"Connecticut Flower Farm"
 Like most 21st century artists, I find myself so often perusing the internet as a means of keeping up with the happenings of the art world today. Between social networks like Facebook (my socializing tool of choice), and the personal sites of most modern working-artists, I can conveniently see what everyone is up to with just a few clicks of my trusty "mouse". I really do love it.

 And why not? It's inspiring, educational, and yes even entertaining, all at the same time. In fact, I credit much of my “art-education” to the sites of artists that have made their work available for viewing over the years via the internet.

 I'm labeled as "self-taught" -which is certainly what seems to be the most befitting term for it- and, while first beginning to explore painting techniques, my main sources of information were the sites I visited just about every day. I spent untold hours each and every week just staring at the images of masterful works that literally glowed on the screen before me. Not being able to afford the more expensive teaching tools available at the time -books, DVDs, workshops, etc.- I made the most of these moments by going over every inch of each painting... despite the pixelated images, poor color reproduction, or the eye discomfort that comes from sitting in front of a monitor for extended periods of time.

 While exploring the virtual-art-universe in the only way that I could at the time, I found just one thing to be inadequate: Very few, if any, detailed *close-ups* of the artworks were ever posted for public viewing. (This isn't a criticism of course - how were the artists to know that a young kid in a small town was desperately searching for the information necessary to grow as quickly and efficiently as possible [albeit by whatever means were the least expensive]?) I could fairly clearly discern the drawing, color temperature, edges, and composition, of each piece in their respective photographs, but the actual brushwork escaped me. I had no way of knowing how the "look" of the painting that was on screen before me was actually achieved.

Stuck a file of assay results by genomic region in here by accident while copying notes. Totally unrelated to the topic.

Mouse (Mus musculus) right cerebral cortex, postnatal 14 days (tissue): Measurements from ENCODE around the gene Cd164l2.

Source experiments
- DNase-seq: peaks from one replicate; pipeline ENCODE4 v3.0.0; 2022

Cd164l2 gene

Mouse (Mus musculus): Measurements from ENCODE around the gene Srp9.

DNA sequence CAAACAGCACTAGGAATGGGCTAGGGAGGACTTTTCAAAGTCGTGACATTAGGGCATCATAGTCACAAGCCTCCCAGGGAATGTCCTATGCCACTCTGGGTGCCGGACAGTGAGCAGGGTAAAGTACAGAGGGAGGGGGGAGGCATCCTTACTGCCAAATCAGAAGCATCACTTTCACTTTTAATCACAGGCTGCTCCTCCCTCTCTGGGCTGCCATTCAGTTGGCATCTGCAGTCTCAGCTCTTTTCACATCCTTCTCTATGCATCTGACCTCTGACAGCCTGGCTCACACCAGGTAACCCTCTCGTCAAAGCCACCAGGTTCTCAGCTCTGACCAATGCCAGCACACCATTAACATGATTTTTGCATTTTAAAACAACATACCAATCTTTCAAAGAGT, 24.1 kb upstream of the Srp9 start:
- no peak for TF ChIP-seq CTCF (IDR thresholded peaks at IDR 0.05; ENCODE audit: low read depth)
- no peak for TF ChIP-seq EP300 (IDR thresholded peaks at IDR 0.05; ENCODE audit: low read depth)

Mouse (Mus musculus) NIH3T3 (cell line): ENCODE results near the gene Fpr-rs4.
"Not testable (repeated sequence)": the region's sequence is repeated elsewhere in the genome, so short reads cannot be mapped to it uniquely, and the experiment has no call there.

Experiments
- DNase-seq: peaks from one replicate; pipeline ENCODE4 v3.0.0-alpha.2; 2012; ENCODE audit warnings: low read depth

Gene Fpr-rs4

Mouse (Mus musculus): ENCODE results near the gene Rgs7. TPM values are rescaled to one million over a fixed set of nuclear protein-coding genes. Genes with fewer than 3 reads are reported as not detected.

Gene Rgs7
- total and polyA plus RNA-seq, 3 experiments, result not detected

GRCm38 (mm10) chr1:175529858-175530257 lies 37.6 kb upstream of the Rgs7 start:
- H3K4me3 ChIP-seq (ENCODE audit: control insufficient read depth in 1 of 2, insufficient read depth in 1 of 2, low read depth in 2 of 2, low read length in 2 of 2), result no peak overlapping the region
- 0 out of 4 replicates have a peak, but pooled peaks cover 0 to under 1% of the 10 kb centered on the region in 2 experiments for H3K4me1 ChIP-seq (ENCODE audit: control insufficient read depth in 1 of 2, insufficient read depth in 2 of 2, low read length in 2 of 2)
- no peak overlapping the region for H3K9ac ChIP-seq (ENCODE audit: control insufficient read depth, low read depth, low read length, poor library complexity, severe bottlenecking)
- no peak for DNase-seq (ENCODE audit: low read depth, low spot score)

So, I struggled along, having some successes, and even more failures, until I was ultimately able to see in person the works that I had admired so much. Things truly became clear to me after this point. Seeing paintings by the likes of my now friends, Mr. Richard (Schmid) and Miss Nancy (Guzik), and others, for the first time, was undoubtedly one of the most inspiring experiences of my artistic life, and I felt as though I had read an entire library of books shortly afterward. And the best part: Being able to get as close as possible! I could literally see each brush-stroke, and each one told me how the piece was painted! 

 Here is a selection of "close-ups" of some recent works that I'd like to share with whoever takes the time to read this. I do hope you'll take the time in fact, not just to admire, but also study, dissect, and mentally absorb them. There's an unlimited number of ways to apply paint, onto whatever surface you chose (I prefer canvas), and I love to think that I can still learn with each stroke...

Creating Texture

I LOVE the scratchy surface that was created here, behind the teacup. The canvas itself is quite smooth, so I had to employ several techniques to achieve this impressionistic look.
 First of all, I applied my block-in colors -thinned with medium- and loosely wiped off the excess with a stiff paper-towel. This created a variety of tones, even with minimal color on the canvas (only two or three colors initially). Many of those scratches and striations created by the paper-towel were left in the finished product.